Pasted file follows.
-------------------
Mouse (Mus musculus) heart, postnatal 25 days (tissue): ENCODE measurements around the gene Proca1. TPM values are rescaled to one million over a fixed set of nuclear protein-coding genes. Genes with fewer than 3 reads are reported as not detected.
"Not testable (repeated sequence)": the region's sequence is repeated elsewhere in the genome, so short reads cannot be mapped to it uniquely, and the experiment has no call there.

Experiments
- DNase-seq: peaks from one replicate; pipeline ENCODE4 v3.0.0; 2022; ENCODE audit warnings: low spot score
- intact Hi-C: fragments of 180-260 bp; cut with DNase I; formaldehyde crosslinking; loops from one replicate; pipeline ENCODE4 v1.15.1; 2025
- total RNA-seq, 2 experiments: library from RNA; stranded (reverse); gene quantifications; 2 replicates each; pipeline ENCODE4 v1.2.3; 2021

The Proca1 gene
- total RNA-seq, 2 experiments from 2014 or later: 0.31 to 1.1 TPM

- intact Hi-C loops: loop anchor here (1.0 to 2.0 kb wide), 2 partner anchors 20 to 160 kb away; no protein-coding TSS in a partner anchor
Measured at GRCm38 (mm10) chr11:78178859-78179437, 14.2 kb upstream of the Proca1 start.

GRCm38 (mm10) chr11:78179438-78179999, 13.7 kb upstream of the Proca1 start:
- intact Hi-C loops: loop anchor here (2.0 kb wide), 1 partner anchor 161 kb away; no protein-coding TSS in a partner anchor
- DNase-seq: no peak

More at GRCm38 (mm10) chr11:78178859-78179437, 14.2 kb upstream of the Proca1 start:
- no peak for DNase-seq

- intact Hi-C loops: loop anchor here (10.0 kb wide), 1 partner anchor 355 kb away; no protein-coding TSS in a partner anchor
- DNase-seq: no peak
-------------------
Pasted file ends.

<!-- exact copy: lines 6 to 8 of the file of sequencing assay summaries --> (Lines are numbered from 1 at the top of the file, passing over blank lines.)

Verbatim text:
- total RNA-seq, 2 experiments: library from RNA; stranded (reverse); gene quantifications; 2 replicates each; pipeline ENCODE4 v1.2.3; 2021

The Proca1 gene
- total RNA-seq, 2 experiments from 2014 or later: 0.31 to 1.1 TPM